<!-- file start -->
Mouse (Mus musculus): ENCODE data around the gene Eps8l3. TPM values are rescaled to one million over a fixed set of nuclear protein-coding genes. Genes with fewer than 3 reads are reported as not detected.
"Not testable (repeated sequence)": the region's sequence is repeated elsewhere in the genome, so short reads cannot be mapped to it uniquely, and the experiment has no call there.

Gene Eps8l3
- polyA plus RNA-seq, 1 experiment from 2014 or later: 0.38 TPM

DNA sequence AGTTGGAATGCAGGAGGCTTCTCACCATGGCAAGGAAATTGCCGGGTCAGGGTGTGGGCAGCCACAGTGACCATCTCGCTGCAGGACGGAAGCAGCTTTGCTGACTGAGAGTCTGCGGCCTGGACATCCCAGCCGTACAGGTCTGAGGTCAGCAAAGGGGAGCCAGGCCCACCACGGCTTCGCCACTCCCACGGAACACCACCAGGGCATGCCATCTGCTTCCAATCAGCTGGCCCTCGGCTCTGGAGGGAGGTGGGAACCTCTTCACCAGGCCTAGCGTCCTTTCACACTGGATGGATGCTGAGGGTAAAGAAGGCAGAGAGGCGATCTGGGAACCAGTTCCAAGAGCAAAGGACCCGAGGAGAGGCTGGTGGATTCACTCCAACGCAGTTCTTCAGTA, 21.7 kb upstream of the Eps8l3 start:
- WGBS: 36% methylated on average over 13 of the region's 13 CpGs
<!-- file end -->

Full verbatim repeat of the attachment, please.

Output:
Mouse (Mus musculus): ENCODE data around the gene Eps8l3. TPM values are rescaled to one million over a fixed set of nuclear protein-coding genes. Genes with fewer than 3 reads are reported as not detected.
"Not testable (repeated sequence)": the region's sequence is repeated elsewhere in the genome, so short reads cannot be mapped to it uniquely, and the experiment has no call there.

Gene Eps8l3
- polyA plus RNA-seq, 1 experiment from 2014 or later: 0.38 TPM

DNA sequence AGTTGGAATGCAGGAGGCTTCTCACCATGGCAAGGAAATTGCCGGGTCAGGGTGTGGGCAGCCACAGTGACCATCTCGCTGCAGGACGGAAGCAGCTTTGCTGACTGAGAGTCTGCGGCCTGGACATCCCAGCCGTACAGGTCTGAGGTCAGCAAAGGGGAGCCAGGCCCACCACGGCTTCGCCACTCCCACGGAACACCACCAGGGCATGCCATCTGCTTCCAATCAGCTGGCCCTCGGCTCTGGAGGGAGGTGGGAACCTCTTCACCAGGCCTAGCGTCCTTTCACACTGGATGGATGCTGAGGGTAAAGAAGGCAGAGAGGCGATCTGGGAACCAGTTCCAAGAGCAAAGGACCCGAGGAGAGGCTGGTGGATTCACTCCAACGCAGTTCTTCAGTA, 21.7 kb upstream of the Eps8l3 start:
- WGBS: 36% methylated on average over 13 of the region's 13 CpGs